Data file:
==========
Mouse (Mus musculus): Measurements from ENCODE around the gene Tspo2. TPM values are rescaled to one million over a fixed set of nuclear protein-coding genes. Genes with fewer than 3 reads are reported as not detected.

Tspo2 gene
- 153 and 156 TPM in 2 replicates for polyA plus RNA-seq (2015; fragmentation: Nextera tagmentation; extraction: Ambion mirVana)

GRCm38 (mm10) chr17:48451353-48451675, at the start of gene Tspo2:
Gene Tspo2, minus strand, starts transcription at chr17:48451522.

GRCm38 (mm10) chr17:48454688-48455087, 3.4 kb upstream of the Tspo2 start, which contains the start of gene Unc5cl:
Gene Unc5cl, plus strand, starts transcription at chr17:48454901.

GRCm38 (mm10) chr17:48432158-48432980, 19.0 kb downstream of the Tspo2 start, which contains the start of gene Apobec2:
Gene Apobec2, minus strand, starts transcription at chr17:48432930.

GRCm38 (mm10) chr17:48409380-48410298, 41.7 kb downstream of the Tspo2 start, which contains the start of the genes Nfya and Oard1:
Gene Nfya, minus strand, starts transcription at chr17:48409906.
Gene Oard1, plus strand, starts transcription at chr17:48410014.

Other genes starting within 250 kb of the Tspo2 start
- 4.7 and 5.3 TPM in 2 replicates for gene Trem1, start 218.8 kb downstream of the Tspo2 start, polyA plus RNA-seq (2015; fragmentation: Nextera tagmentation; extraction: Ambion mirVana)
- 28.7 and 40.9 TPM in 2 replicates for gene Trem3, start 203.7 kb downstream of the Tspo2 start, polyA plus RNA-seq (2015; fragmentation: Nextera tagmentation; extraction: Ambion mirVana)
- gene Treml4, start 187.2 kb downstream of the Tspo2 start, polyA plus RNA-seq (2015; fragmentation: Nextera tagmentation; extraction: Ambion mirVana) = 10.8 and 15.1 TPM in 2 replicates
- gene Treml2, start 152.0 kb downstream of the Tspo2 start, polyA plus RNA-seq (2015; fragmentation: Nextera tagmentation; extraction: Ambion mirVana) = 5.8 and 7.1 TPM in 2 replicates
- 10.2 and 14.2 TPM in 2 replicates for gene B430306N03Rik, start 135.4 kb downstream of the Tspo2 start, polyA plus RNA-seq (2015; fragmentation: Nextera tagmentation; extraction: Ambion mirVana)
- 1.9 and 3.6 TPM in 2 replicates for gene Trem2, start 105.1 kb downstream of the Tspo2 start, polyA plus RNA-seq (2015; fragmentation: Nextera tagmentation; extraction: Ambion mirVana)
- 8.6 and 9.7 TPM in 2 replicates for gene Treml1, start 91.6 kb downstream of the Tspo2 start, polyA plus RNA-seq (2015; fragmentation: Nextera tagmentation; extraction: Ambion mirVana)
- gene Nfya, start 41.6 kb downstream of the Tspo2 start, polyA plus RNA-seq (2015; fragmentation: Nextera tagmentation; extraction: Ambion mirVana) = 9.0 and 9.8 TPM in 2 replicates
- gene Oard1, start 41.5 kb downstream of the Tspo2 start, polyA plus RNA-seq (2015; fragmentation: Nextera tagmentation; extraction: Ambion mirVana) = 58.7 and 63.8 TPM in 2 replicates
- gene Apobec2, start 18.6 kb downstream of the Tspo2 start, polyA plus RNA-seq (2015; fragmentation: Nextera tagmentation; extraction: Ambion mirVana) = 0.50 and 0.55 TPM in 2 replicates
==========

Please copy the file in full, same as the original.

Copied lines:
Mouse (Mus musculus): Measurements from ENCODE around the gene Tspo2. TPM values are rescaled to one million over a fixed set of nuclear protein-coding genes. Genes with fewer than 3 reads are reported as not detected.

Tspo2 gene
- 153 and 156 TPM in 2 replicates for polyA plus RNA-seq (2015; fragmentation: Nextera tagmentation; extraction: Ambion mirVana)

GRCm38 (mm10) chr17:48451353-48451675, at the start of gene Tspo2:
Gene Tspo2, minus strand, starts transcription at chr17:48451522.

GRCm38 (mm10) chr17:48454688-48455087, 3.4 kb upstream of the Tspo2 start, which contains the start of gene Unc5cl:
Gene Unc5cl, plus strand, starts transcription at chr17:48454901.

GRCm38 (mm10) chr17:48432158-48432980, 19.0 kb downstream of the Tspo2 start, which contains the start of gene Apobec2:
Gene Apobec2, minus strand, starts transcription at chr17:48432930.

GRCm38 (mm10) chr17:48409380-48410298, 41.7 kb downstream of the Tspo2 start, which contains the start of the genes Nfya and Oard1:
Gene Nfya, minus strand, starts transcription at chr17:48409906.
Gene Oard1, plus strand, starts transcription at chr17:48410014.

Other genes starting within 250 kb of the Tspo2 start
- 4.7 and 5.3 TPM in 2 replicates for gene Trem1, start 218.8 kb downstream of the Tspo2 start, polyA plus RNA-seq (2015; fragmentation: Nextera tagmentation; extraction: Ambion mirVana)
- 28.7 and 40.9 TPM in 2 replicates for gene Trem3, start 203.7 kb downstream of the Tspo2 start, polyA plus RNA-seq (2015; fragmentation: Nextera tagmentation; extraction: Ambion mirVana)
- gene Treml4, start 187.2 kb downstream of the Tspo2 start, polyA plus RNA-seq (2015; fragmentation: Nextera tagmentation; extraction: Ambion mirVana) = 10.8 and 15.1 TPM in 2 replicates
- gene Treml2, start 152.0 kb downstream of the Tspo2 start, polyA plus RNA-seq (2015; fragmentation: Nextera tagmentation; extraction: Ambion mirVana) = 5.8 and 7.1 TPM in 2 replicates
- 10.2 and 14.2 TPM in 2 replicates for gene B430306N03Rik, start 135.4 kb downstream of the Tspo2 start, polyA plus RNA-seq (2015; fragmentation: Nextera tagmentation; extraction: Ambion mirVana)
- 1.9 and 3.6 TPM in 2 replicates for gene Trem2, start 105.1 kb downstream of the Tspo2 start, polyA plus RNA-seq (2015; fragmentation: Nextera tagmentation; extraction: Ambion mirVana)
- 8.6 and 9.7 TPM in 2 replicates for gene Treml1, start 91.6 kb downstream of the Tspo2 start, polyA plus RNA-seq (2015; fragmentation: Nextera tagmentation; extraction: Ambion mirVana)
- gene Nfya, start 41.6 kb downstream of the Tspo2 start, polyA plus RNA-seq (2015; fragmentation: Nextera tagmentation; extraction: Ambion mirVana) = 9.0 and 9.8 TPM in 2 replicates
- gene Oard1, start 41.5 kb downstream of the Tspo2 start, polyA plus RNA-seq (2015; fragmentation: Nextera tagmentation; extraction: Ambion mirVana) = 58.7 and 63.8 TPM in 2 replicates
- gene Apobec2, start 18.6 kb downstream of the Tspo2 start, polyA plus RNA-seq (2015; fragmentation: Nextera tagmentation; extraction: Ambion mirVana) = 0.50 and 0.55 TPM in 2 replicates